Dachshunds are independent. Dachshunds are loving. Dachshunds are playful. Dachshunds are aggressive.
How can all this be true of one breed of dog? Well, it is. Dachshunds are among the most complex and interesting breeds precisely because they encompass all these attributes and many more besides.
Bred in Germany in the 1600s to chase vermin, bold and fearless characteristics were selected first and foremost. At the same time, they had to be strong-willed, resourceful and persistent. It does little good to have legs and feet that are excellent for digging if the dog doesn’t have the spirit of pursuit.
Those attributes have continued down the centuries. While most Doxies today are pets, not hunters, once attributes are bred in their nature doesn’t change much. But what’s aggression in one circumstance can be simple courage in another. What is willfulness in one situation can be valuable persistence in another.
Above all, Dachshunds are intelligent dogs. Their individualist character makes them more difficult to take an interest in training. But handled correctly, their smarts allow them to excel in whatever they do.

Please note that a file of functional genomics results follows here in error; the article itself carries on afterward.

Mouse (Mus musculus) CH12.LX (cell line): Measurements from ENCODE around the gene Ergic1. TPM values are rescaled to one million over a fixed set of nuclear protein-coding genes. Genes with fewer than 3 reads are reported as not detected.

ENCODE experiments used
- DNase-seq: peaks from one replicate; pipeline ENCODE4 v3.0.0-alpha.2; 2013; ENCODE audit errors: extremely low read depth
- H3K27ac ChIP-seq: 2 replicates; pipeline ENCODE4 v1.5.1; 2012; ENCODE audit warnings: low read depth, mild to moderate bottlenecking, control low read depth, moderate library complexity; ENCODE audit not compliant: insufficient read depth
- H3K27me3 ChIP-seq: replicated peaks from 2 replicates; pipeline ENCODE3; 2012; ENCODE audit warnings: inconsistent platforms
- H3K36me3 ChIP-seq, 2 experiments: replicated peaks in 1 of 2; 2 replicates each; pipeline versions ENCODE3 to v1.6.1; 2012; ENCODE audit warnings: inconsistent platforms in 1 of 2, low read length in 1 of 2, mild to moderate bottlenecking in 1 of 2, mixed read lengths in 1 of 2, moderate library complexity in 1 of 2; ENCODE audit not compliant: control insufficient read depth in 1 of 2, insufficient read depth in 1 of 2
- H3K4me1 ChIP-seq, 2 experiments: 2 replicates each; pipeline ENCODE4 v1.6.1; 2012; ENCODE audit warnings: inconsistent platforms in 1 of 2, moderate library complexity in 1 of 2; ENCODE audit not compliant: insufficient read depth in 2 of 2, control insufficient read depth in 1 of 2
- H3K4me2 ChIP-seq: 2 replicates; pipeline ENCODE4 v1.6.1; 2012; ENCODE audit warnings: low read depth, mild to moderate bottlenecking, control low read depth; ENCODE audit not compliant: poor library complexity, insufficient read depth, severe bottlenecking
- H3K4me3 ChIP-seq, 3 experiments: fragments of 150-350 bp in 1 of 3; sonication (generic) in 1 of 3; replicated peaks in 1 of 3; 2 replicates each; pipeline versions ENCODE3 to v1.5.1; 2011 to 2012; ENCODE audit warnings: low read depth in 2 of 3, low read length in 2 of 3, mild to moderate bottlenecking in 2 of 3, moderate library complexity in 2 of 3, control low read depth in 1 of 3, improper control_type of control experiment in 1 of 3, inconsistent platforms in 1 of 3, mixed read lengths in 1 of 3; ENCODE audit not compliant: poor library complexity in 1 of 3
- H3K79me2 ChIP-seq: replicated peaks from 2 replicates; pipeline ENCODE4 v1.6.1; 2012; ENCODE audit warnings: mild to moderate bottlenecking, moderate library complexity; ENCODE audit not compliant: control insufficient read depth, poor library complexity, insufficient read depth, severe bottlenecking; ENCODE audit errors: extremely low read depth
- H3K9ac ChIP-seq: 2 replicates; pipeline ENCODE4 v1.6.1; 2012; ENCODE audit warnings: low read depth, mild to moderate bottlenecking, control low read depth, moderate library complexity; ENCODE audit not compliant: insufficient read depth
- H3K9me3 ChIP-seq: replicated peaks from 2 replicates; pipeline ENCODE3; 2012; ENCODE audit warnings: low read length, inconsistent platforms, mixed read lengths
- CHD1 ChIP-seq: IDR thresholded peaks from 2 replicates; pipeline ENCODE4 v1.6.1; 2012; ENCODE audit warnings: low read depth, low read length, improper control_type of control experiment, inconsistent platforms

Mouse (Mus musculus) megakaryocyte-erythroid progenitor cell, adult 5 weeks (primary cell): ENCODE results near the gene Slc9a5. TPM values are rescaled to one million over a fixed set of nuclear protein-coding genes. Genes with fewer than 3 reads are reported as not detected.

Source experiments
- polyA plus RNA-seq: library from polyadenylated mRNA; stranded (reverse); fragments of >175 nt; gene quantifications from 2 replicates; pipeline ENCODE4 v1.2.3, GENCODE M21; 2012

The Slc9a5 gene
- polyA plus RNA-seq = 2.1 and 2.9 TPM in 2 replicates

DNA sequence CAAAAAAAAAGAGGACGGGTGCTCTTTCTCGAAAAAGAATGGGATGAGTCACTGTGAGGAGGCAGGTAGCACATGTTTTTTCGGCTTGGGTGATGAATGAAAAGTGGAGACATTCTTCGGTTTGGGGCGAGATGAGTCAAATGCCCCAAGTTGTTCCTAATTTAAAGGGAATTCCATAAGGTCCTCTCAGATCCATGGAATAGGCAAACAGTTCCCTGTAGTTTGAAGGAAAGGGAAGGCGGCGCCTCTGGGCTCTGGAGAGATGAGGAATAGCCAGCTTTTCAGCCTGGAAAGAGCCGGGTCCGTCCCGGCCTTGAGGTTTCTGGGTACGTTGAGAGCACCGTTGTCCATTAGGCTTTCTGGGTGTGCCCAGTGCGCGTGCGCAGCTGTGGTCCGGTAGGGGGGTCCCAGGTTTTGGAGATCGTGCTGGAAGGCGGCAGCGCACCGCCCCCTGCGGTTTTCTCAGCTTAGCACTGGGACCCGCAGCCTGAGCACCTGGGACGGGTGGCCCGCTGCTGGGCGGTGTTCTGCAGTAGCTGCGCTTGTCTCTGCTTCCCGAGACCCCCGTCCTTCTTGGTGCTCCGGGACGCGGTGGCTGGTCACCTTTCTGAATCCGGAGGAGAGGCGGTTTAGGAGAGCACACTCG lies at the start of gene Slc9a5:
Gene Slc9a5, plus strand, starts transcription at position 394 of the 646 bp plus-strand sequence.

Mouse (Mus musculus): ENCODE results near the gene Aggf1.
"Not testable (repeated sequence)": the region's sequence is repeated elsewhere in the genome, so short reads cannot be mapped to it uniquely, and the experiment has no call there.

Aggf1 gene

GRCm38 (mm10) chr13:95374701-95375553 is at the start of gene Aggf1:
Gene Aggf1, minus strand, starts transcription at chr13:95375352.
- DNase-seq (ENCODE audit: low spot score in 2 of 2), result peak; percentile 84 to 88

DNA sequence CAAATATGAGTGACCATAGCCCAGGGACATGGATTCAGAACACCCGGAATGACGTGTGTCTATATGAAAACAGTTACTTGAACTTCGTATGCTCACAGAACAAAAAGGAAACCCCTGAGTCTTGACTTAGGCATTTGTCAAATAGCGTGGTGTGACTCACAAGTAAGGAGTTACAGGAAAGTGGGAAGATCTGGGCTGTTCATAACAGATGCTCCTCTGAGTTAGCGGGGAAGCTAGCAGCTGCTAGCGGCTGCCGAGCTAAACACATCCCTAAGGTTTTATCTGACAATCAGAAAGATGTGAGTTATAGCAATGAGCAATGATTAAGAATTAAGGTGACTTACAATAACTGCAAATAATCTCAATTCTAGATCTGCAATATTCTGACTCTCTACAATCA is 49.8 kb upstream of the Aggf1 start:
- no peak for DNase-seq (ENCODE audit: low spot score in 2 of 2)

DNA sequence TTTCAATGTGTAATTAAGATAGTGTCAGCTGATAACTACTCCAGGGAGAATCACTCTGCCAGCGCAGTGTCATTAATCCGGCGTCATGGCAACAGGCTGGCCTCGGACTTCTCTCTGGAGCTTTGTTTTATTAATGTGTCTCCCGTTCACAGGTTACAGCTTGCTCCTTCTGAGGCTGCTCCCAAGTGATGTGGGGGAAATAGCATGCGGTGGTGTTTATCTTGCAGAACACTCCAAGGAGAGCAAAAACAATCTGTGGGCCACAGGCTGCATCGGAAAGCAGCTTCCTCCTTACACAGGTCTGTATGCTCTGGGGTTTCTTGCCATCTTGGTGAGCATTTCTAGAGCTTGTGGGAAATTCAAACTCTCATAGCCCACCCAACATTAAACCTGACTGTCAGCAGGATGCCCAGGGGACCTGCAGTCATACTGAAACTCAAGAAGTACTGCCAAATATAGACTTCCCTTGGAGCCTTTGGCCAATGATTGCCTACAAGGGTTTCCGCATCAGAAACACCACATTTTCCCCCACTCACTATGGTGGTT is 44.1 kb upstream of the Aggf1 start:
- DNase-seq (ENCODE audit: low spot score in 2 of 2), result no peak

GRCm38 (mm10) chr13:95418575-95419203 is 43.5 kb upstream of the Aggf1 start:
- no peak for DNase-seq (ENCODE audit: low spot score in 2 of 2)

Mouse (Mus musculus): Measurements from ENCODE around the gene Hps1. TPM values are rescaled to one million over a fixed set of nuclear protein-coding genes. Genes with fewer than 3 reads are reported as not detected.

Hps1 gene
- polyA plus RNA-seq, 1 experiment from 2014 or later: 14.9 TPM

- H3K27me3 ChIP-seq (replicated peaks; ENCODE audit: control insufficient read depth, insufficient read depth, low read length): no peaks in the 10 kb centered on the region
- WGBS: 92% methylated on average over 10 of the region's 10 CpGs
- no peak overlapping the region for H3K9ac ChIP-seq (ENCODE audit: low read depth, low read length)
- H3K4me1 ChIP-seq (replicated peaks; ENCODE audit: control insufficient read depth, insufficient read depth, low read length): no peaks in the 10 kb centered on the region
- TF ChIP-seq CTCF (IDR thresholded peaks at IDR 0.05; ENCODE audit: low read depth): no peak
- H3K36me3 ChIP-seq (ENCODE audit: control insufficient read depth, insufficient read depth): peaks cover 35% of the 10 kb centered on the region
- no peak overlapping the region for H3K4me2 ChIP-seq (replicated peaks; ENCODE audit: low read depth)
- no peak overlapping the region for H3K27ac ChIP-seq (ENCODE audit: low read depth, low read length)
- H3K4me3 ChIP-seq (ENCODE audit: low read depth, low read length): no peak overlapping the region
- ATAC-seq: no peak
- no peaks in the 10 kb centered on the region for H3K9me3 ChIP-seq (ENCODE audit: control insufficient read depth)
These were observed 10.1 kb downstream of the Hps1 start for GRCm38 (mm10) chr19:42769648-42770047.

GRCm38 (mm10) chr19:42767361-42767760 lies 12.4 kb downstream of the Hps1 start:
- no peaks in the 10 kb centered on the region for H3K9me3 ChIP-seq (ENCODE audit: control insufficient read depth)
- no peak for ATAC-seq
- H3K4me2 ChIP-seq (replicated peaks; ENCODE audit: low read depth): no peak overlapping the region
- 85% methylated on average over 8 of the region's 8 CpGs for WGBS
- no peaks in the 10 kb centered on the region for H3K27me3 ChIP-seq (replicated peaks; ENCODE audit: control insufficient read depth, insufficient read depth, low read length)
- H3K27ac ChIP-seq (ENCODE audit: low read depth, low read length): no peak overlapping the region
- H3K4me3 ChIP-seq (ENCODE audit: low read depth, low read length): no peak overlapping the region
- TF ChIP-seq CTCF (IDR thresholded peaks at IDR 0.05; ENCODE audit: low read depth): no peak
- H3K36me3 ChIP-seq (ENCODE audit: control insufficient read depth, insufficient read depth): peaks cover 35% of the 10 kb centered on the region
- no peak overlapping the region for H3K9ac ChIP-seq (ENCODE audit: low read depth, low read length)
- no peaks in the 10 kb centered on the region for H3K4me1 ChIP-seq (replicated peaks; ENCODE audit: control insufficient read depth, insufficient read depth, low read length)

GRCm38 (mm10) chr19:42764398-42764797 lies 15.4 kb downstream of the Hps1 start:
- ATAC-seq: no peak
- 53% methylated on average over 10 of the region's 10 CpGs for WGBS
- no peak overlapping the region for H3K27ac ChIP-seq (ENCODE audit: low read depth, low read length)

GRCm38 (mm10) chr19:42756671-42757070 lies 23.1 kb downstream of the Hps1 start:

Keep in mind, too, that independence does not necessarily mean they are uninterested in others. Doxies are filled with curiosity and want to take part in any adventure going on around them. Some breeds are satisfied to sit by quietly and observe. A Dachshund wants to be in the middle of things, participating along with everyone else.
Within these broad outlines there are variations.
The classic-looking Smooth-Coat exhibits all the classic behaviors – barking at the least invasion to its territory, leading the pack whenever possible and more. It will be reluctant more often to take a bath and struggle during nail clipping time.
The Wire-Hair type looks and acts like a combination of Doxie and terrier. Terriers, too, are high strung. But they love to play and their behavior is not aggressive so much as just forthright.
The Long-Hair is more like the Irish Setter in miniature, though not to that extreme. They enjoy a good romp, but are a little more inclined to watch and wait their turn. They are among the easier varieties to train though they take a bit more grooming care.
All are natural diggers. Bred to chase badgers and other small game into a den, they like getting into things. Their powerful front legs and muscular chest make it pretty easy for them to do just that. Getting out isn’t too much more difficult, thanks to the streamlined body and smooth, narrow head. As a result, if you want to keep the garden or lawn intact, don’t allow the dog to roam freely without supervision.
But Dachshunds do need at least moderate exercise in activities where they can work off some of their natural energy. An obstacle course with tunnels is a good idea for these ‘gophers’.
They are also loyal and loving. The bond between a Doxie and the person or family it ‘adopts’ is unusually strong. They want to be near people and enjoy interaction. As any Dachshund owner will be happy to tell you.